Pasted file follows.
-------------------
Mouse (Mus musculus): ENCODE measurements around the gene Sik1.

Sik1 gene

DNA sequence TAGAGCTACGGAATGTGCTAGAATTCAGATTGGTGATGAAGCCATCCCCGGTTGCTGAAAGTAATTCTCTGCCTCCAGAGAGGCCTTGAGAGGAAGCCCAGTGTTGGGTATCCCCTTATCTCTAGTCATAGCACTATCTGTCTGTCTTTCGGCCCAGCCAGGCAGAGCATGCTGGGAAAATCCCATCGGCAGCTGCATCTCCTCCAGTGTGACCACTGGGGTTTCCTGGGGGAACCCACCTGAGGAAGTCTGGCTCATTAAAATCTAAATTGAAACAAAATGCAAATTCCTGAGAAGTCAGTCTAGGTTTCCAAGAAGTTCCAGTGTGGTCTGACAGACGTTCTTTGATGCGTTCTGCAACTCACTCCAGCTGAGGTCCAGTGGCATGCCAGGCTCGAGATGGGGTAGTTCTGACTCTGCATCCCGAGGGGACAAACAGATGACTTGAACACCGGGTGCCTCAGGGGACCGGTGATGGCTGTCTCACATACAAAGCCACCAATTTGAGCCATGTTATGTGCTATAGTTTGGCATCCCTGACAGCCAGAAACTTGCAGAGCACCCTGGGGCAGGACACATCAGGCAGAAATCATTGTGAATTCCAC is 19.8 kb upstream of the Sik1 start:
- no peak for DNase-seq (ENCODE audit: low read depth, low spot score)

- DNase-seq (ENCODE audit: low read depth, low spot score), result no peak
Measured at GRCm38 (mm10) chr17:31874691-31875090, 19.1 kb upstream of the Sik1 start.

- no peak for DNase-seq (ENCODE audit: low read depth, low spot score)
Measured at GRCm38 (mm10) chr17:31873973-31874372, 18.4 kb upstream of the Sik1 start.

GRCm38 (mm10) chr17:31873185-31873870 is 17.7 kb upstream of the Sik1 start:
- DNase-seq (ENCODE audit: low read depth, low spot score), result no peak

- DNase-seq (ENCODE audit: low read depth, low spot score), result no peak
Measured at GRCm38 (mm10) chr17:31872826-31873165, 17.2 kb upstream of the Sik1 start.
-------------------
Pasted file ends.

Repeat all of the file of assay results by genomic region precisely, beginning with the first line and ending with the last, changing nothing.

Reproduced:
Mouse (Mus musculus): ENCODE measurements around the gene Sik1.

Sik1 gene

DNA sequence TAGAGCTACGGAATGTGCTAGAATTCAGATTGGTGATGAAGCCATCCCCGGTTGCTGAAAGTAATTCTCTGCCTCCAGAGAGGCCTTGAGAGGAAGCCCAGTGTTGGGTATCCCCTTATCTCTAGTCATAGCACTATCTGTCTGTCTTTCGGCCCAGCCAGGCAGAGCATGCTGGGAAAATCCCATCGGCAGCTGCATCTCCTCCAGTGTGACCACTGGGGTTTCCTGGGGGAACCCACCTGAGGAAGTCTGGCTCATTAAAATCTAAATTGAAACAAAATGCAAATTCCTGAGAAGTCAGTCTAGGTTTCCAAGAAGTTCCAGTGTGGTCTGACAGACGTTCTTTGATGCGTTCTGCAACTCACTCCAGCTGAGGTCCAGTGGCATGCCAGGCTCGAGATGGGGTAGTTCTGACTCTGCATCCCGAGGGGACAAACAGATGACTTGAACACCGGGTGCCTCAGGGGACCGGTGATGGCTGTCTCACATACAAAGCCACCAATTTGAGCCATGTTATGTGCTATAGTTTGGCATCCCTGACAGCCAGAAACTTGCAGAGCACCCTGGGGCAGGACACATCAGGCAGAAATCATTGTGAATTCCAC is 19.8 kb upstream of the Sik1 start:
- no peak for DNase-seq (ENCODE audit: low read depth, low spot score)

- DNase-seq (ENCODE audit: low read depth, low spot score), result no peak
Measured at GRCm38 (mm10) chr17:31874691-31875090, 19.1 kb upstream of the Sik1 start.

- no peak for DNase-seq (ENCODE audit: low read depth, low spot score)
Measured at GRCm38 (mm10) chr17:31873973-31874372, 18.4 kb upstream of the Sik1 start.

GRCm38 (mm10) chr17:31873185-31873870 is 17.7 kb upstream of the Sik1 start:
- DNase-seq (ENCODE audit: low read depth, low spot score), result no peak

- DNase-seq (ENCODE audit: low read depth, low spot score), result no peak
Measured at GRCm38 (mm10) chr17:31872826-31873165, 17.2 kb upstream of the Sik1 start.